Ripper Street: ‘Am I Not Monstrous?’ – Series 2, episode 2
SPOILERS: Do not read this if you have not seen episode 2, series 2 of ‘Ripper Street’
We have seen the ugly side of the British Empire with last week’s bent copper and the opium dens of the East End. This week it was the Victorian obsession with the freakish. The makers seem to have taken my suggestion about including the Victorian sideshows on board, as well including Joseph Merrick the Elephant Man.
The Victorians revelled in gawking at deformities much in the same way that we gawp at X Factor auditionees as they spectacularly crash and burn for our amusement. The freak shows live on, their format simply changes. Maybe one day the idea of putting someone on national television merely to watch them fail will seem as primitive as the freak shows. But probably not. Mini moralistic rant over.
A stronger instalment than last week, there was a lot more heart to this episode. I am still mourning the loss of Joseph who saved the day and was then bumped off by the devious Detective Inspector Shine. As history tells, Joseph died because he wanted to lie down to sleep like other men, but we know better. He was killed by a corrupt copper trying to cover his tracks. It was all terribly tragic and he was taken from us too soon.
If that last sentence reads like a funeral speech, that’s because he was the most fascinating character on Ripper Street to date. He is the least two-dimensional one of the lot of them. While we have our police procedural tropes, conventions and stereotypes, there was so much to explore in the character of Joseph Merrick.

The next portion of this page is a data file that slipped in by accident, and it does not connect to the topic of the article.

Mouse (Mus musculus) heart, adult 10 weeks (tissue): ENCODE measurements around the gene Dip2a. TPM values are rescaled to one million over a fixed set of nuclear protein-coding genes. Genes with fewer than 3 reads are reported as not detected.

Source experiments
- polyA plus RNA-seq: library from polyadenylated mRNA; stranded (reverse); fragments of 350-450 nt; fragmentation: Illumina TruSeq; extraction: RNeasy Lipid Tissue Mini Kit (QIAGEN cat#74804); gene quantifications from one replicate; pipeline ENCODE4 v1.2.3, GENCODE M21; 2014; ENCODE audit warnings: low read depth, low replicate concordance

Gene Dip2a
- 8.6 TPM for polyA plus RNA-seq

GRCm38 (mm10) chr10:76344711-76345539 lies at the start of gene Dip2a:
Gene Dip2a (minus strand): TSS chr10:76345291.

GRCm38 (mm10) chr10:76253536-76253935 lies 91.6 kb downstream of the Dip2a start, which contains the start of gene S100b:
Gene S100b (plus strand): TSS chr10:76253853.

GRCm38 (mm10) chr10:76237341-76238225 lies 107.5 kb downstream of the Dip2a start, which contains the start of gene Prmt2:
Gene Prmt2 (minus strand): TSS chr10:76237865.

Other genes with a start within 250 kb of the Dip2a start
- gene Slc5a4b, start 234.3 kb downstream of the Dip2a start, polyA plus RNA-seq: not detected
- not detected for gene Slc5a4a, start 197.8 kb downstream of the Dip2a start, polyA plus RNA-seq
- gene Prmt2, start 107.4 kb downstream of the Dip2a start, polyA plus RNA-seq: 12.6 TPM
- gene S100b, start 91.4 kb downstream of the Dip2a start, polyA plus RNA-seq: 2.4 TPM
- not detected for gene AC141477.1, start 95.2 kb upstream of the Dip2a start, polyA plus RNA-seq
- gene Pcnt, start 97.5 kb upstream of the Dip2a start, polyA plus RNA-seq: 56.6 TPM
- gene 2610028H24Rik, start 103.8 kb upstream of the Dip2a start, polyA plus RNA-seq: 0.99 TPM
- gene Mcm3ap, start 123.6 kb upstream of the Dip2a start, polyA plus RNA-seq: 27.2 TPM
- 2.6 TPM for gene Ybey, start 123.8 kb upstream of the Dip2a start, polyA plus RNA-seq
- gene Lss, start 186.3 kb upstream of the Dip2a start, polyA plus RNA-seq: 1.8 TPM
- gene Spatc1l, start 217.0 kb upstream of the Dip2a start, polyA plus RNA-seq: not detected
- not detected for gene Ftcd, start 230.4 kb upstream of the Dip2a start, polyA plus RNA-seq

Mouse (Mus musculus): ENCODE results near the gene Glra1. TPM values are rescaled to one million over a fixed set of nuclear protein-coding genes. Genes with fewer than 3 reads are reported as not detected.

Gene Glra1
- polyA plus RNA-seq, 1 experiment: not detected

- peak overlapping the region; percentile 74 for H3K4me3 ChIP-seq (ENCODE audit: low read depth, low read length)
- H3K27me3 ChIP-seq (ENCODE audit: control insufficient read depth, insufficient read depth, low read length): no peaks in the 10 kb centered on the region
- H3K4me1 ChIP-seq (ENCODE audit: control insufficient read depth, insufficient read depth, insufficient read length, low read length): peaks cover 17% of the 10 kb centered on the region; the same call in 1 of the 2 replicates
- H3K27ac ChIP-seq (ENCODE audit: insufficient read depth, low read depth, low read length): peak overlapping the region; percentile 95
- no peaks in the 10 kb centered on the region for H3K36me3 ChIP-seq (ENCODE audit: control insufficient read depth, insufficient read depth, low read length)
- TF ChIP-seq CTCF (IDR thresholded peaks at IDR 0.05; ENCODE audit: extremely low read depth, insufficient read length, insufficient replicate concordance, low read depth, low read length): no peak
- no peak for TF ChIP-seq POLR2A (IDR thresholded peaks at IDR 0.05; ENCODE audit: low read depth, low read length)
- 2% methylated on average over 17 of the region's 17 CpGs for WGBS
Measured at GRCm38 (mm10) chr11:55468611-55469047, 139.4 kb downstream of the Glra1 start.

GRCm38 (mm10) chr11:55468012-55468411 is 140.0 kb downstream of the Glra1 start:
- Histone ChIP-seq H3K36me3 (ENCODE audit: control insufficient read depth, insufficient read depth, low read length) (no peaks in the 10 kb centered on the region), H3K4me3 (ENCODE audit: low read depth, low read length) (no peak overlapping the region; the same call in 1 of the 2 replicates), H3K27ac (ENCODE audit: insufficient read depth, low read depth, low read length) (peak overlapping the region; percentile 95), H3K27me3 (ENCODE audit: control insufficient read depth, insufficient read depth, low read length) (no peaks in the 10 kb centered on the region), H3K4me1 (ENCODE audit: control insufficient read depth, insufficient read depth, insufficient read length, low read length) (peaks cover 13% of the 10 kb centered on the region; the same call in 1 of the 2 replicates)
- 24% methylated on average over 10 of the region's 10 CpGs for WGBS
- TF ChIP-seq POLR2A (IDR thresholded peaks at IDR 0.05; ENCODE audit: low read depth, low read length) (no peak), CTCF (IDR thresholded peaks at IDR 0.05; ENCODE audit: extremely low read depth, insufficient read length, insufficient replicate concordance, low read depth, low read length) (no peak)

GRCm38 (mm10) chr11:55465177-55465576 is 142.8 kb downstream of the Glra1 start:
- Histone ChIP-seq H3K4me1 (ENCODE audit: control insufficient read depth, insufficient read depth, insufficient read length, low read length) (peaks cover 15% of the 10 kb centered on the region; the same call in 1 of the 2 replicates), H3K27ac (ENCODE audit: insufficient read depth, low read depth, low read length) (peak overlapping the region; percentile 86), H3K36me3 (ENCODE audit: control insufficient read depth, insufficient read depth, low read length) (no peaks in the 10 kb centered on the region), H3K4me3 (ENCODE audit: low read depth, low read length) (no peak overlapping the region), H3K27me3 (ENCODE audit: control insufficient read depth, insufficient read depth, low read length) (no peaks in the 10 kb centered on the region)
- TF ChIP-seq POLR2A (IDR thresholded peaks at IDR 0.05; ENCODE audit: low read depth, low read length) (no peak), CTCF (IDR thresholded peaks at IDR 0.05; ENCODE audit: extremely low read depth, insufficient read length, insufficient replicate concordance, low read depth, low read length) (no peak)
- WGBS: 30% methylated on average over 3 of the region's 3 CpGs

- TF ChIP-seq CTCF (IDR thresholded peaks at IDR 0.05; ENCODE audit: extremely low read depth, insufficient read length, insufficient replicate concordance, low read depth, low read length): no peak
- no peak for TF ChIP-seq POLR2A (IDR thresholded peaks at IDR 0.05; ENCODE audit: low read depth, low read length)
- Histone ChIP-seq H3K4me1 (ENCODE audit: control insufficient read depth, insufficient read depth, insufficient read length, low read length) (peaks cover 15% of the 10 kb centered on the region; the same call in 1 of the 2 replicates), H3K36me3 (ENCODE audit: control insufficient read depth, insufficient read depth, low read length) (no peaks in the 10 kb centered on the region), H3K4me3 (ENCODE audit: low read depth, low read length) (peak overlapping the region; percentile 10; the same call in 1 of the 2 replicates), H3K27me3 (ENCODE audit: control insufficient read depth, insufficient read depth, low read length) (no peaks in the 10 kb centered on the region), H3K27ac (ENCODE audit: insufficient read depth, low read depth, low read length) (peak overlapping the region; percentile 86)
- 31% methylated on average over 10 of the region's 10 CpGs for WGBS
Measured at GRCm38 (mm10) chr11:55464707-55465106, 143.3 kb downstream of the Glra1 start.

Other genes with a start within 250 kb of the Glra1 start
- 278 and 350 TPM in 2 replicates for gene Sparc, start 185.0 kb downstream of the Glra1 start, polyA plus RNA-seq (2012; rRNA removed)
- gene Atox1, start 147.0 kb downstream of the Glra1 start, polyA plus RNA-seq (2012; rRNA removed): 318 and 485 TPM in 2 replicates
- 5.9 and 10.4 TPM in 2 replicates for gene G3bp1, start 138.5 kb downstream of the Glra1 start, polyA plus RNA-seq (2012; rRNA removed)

There was depth to this version of the Elephant man. It was not about just his struggle, he was an integral part of the story. Who knows, Joseph could even have been an occasional assistant to the Whitechapel trio on a more regular basis. I would have been hooked. Actually, he should have been given his own spin-off series.
Admittedly, his moment of heroism erred on the side of cliché and it got a bit cringey when he asked what it was like to make love to a woman in order to halt a suicide. I was fighting between the urge to gag and embrace the warm fuzzy feeling permeating the pit of my stomach. In the end the latter won out although I probably was a little bit sick in my mouth.
It was all quite dark this week, more so than episode one, particularly during the visit to the asylum where Reid had a Silence of the Lambs moment with Dr Karl Crabbe. In order to extract information from Crabbe, Reid had to confess a secret much like an exchange between Hannibal Lecter and Clarice Starling.
In a brilliant bit of exposition we discovered why Mrs Reid is not around any more. Watching the drama Reid describes would have made a great piece of drama, even if it would ended up playing out more like something from Walford than Whitechapel – they are both set in East London. It also means that Reid remains a broken man drowning himself in work, because, you know, how else are you supposed to be a brilliant detective? Only the finest officers have unhappy personal lives, plagued with darks pasts. If you have a happy family life, you’re only ever going to be an average cop. In telly land it doesn’t work any other way.
On a side note, there were apparently a number of complaints about mumbling actors in last week’s episode of Ripper Street which made it difficult for viewers to hear what was happening. But for me it was garbled syntax that made everything unintelligible. I ‘get’ that it’s ye olde Victorian London but if you’re going to have a copper shooting up for ‘research purposes’ and using CSI techniques, surely the dialogue can be less muddled for the sake of clarity? It was level below Yoda’s style of sentence construction. Hopefully, this was just a one off and the inverted syntax will be less intrusive.
Next time on ‘Ripper Street’… Things are getting serious at Long Susan’s establishment and it’s not going to be pretty.Tagged in: Adam Rothenberg, Damien Molony, jerome flynn, Matthew Macfadyen, Myanna Buring, Ripper Street, Victorian
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